Thursday, January 31, 2013

Where's the Water?

             If I haven’t mentioned it before, I will tell you that a thorough understanding of the Definitions is the key to learning and understanding the Rules of Golf.  This week, as the Tour makes its home at the TPC of Scottsdale for the Waste Management Phoenix Open, is the perfect time to highlight an extremely important and common definition that can be misunderstood: Water Hazard.
            There is no question that the Stadium Course at TPC Scottsdale is a desert course and yet there are water hazards and lateral water hazards throughout the golf course.  Most of the water hazards are pretty clear.  Looking at the 11th, the 12th, the 15th, 17th and 18th holes, large lakes and water are clearly present.  It’s when we look at situations like the 3rd hole that we have to look to the Rules to figure out what’s going on.

The definition reads: A “water hazard” is any sea, lake, pond, river, ditch, surface drainage ditch or other open water course (whether or not containing water) and anything of a similar nature on the course.   (A “lateral water hazard” is a water hazard or part of a water hazard situated in such a manner that it is impracticable to proceed under 26-1b – dropping on a line extending from the flagstick through the point where the ball last crossed the margin of the hazard).

The key part of the definition is in the parentheses, “whether or not containing water.”  Despite the fact that the ditch or dry stream bed (whichever it may be) that crosses the third hole rarely, if ever, contains water, it is an open water course and meets the definition of water hazard.  This goes for any drainage ditch or open water course in desert areas.  If it is a feature that naturally holds water when water is present, it is likely to be a water hazard by definition.  The fact that water is not present is irrelevant. 
(For NCGA Rules Officials that read this a great example is the 1st and 18th holes at Poppy Hills Golf Course.  The ravine that runs between those holes occasionally rumbles with the flow of recent rains, particularly this time of year and it is clearly an open water course.  However, there are many months where the ravine has no water, either running or standing.  The ravine does not lose its status as a water hazard, it is still an open water course and therefore a water hazard).
It is important to differentiate between a dry desert area that meets the definition of water hazard and the so-called “Desert Rule” which declares all desert area to be treated as a lateral water hazard.  The “Desert Rule” is not permissible under the Rules and the Committee does not have the authority to mark or declare an area as a water hazard that does not meet the definition.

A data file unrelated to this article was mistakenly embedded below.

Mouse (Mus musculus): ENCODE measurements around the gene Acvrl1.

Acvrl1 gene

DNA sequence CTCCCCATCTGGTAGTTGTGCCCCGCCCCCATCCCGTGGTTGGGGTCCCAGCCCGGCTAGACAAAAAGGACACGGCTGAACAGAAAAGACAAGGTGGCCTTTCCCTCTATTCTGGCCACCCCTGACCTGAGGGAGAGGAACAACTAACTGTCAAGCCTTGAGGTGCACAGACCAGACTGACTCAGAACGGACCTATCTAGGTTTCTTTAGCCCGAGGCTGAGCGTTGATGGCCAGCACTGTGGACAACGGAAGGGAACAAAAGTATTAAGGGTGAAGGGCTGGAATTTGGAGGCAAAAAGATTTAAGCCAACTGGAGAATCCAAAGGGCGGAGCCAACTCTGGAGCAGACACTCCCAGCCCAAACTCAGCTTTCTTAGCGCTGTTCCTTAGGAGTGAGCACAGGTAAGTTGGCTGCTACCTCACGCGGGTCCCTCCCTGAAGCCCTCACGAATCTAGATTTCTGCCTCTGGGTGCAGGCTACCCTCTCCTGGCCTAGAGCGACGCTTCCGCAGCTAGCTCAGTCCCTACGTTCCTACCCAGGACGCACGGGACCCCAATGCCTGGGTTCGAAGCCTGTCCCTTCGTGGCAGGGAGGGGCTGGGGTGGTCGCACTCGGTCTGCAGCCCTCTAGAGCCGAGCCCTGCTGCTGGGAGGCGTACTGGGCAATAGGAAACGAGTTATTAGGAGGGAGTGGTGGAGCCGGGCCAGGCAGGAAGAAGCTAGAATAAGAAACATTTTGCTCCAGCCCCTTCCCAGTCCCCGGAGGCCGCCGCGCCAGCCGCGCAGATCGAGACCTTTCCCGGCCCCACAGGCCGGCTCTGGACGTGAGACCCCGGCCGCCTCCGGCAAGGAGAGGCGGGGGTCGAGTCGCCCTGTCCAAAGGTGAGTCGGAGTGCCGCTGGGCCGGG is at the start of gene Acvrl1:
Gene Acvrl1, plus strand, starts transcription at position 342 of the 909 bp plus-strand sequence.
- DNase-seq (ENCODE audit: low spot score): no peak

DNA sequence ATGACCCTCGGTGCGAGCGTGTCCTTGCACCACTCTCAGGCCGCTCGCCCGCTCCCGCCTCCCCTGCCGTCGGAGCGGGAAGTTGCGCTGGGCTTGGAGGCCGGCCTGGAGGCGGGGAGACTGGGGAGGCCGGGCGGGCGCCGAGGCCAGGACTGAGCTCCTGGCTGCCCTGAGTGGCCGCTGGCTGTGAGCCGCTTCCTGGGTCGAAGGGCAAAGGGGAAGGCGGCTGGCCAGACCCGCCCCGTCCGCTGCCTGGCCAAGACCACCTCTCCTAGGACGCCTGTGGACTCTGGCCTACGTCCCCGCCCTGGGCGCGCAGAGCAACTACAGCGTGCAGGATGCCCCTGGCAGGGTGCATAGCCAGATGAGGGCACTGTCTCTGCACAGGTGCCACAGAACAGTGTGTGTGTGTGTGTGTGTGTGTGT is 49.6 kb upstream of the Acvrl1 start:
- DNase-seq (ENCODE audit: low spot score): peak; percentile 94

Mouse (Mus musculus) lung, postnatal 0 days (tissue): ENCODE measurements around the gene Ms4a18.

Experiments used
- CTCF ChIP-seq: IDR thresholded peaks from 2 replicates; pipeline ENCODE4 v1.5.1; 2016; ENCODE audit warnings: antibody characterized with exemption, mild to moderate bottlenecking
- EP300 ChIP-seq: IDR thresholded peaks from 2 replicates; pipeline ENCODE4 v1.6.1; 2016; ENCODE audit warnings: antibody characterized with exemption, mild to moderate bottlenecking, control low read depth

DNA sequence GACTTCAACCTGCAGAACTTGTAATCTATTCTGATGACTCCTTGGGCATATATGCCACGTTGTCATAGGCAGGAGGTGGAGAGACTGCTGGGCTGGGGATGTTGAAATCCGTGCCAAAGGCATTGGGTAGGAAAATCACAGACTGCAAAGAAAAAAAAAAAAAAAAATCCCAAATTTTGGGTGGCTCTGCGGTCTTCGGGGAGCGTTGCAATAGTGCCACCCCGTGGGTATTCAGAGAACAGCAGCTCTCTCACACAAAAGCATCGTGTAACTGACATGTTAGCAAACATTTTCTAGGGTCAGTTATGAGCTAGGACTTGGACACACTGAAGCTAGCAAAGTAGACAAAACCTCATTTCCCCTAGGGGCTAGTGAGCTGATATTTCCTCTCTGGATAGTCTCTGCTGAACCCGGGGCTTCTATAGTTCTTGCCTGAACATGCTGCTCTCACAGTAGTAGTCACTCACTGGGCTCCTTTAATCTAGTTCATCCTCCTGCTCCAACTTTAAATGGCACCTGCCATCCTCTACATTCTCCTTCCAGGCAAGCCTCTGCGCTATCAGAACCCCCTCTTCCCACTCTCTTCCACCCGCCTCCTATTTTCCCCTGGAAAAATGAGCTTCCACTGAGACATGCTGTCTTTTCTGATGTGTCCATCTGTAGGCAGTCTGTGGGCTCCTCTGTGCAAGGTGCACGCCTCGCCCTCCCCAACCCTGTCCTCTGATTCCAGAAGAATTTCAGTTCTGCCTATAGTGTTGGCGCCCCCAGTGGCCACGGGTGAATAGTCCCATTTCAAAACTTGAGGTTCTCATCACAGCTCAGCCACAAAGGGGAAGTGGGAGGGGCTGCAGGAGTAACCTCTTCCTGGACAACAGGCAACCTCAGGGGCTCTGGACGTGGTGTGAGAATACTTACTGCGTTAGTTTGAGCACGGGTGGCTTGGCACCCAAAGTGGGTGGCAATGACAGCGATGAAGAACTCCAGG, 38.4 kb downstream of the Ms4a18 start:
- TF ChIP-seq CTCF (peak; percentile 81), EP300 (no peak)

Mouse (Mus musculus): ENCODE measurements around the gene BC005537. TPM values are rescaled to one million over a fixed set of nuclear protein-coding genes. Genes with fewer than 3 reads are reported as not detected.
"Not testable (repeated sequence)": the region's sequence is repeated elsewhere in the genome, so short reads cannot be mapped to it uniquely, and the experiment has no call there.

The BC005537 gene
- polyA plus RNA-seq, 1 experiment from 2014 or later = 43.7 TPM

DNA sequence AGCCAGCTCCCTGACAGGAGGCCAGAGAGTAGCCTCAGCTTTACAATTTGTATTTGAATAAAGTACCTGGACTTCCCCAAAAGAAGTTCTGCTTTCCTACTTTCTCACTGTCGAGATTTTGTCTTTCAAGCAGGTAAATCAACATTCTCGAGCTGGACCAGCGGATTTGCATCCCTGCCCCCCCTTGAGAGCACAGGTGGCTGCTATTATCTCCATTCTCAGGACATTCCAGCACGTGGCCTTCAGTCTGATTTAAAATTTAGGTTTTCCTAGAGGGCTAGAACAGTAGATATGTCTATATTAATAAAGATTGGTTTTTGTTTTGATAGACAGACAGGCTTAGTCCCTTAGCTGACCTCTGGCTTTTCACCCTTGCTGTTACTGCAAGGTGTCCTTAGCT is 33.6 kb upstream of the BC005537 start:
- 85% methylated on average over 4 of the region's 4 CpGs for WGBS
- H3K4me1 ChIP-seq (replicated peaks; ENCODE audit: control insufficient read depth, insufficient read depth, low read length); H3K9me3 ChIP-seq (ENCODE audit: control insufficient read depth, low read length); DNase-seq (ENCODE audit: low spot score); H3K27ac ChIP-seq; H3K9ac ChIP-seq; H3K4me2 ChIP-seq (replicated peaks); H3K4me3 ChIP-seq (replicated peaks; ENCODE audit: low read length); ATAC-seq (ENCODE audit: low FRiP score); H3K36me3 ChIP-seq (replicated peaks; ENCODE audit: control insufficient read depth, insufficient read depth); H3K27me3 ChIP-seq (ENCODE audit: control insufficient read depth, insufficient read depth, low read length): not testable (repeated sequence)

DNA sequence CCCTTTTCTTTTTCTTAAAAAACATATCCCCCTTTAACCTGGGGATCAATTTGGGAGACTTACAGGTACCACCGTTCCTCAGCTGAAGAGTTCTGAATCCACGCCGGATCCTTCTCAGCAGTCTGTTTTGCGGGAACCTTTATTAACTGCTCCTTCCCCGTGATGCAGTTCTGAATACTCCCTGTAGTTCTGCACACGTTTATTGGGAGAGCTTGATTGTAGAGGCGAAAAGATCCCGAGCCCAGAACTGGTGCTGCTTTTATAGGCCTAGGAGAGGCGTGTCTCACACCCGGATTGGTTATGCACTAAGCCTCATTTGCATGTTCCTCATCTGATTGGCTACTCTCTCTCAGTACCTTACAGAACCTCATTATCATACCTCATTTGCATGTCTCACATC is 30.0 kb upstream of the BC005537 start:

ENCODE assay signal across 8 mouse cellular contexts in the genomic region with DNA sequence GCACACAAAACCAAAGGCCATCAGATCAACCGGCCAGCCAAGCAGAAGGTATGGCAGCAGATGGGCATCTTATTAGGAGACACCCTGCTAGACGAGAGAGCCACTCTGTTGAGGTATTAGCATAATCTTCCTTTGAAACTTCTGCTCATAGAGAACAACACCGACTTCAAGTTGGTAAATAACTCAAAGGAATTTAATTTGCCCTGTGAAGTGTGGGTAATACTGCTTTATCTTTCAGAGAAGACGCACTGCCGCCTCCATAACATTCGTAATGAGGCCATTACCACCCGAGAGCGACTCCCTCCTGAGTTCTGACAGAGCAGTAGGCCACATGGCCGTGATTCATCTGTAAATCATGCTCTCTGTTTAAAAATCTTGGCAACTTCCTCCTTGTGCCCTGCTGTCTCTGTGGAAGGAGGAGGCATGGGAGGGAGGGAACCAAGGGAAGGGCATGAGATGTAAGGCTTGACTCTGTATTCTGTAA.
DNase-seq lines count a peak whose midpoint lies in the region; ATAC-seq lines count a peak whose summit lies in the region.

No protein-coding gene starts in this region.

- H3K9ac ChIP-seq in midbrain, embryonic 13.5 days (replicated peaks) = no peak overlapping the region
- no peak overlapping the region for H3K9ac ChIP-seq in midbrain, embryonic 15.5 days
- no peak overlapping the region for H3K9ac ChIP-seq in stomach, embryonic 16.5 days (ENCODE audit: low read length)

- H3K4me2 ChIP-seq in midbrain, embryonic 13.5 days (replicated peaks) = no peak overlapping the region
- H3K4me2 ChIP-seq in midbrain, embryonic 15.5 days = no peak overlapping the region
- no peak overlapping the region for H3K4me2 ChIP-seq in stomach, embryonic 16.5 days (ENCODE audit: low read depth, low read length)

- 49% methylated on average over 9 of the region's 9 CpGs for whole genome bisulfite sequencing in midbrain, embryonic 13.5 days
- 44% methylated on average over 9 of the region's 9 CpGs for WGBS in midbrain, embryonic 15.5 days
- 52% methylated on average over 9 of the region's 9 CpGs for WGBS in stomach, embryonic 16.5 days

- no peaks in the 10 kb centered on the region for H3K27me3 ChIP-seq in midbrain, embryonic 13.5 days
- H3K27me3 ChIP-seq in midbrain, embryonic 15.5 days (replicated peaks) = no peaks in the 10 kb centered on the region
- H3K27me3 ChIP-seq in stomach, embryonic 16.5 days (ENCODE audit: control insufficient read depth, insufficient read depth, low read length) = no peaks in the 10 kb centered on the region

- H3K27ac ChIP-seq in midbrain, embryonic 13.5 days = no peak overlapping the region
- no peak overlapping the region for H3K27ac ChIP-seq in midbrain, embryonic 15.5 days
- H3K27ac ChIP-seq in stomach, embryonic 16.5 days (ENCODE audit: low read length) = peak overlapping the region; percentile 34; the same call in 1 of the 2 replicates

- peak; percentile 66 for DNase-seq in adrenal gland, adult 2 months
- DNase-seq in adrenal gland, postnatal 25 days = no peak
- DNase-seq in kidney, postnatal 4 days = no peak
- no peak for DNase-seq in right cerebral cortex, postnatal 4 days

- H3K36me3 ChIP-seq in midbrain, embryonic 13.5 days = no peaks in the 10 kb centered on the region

So the next question becomes what happens if the Committee neglects to mark a water hazard thinking that a dry streambed doesn’t qualify?  For that, we have Decision 26/3.   The Decision states, “It is the responsibility of the Committee to define accurately the margins of water hazards and lateral water hazards – see Rule 33-2a.  However, if the Committee has not done so, the ditch is, by definition, a lateral water hazard and the player should be permitted to proceed under Rule 26-1c(i).” 
So this is a great reason to know and understand the Definitions.  If you come upon an unmarked water hazard, you know that you can take relief.  If you are unaware of the Definition, you won’t know you’ve come upon an unmarked water hazard and may end up missing out on valuable relief options.

Just remember if in doubt, you should still contact the Committee or play two balls under Rule 3-3 to avoid unnecessary penalties.  

A New Kind of Deer on Tour

            You won’t find this Rules violation in the Rules of Golf or Decisions book, but this week is laced with controversy over Vijay Singh’s admitted use of Deer Antler Spray.  Let’s cover a few things: 1)What the heck is deer antler spray and why is it an issue; 2) What is the controversy surrounding Vijay;  and 3) general commentary on doping and the banned substance policy on Tour.

Deer Antler Spray: I don’t have antlers, I’m not a deer, what’s the big deal?
            Deer-antler spray, despite its title, is a health supplement spray originating from the company S.W.A.T.S, or Sports with Alternatives to Steroids.  It actually goes by the name “The Ultimate Spay.”  With a company name that dubious, I wonder why players were drawn to it in the first place.  The spray contains a chemical IGF-1 which is on the PGA Tour’s list of banned substances but is not tested for.  The chemical is a known growth factor that helps facilitate recovery and bone cell growth.  It is universally banned in all sports.

Why is Vijay a deer?
            In a Sports Illustrated article highlighting the S.W.A.T.S company and its products, Vijay admitted to using the spray multiple times a day and all over his body.  He was anticipating a body change as a result of using the spray and admits he’s been trying holograph chips and all kinds of methods to help his aging body.  He has come out saying that he used the spray but did not realize it was or contained a banned substance.  Ok.  Actually, he said he was “shocked” to learn the spray contained a banned substance.  Let me get this straight, he was “shocked” that a spray from a company called Sports with Alternatives to Steroids, contained a banned substance.  Ok.  This week he withdrew from the Waste Management Phoenix Open citing a “sore back.”  Presumably, he’s stopped using the spray.

PGA Tour and Anti-Doping